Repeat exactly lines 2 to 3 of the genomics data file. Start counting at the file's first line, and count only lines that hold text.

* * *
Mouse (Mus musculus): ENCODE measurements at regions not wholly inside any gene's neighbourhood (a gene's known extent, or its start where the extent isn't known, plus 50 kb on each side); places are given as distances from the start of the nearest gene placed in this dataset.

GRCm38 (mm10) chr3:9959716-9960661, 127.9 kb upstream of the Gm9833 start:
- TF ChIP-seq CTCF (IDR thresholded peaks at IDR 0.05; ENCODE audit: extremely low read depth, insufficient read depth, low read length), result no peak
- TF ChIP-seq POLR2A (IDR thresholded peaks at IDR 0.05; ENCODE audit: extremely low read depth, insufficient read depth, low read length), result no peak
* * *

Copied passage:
GRCm38 (mm10) chr3:9959716-9960661, 127.9 kb upstream of the Gm9833 start:
- TF ChIP-seq CTCF (IDR thresholded peaks at IDR 0.05; ENCODE audit: extremely low read depth, insufficient read depth, low read length), result no peak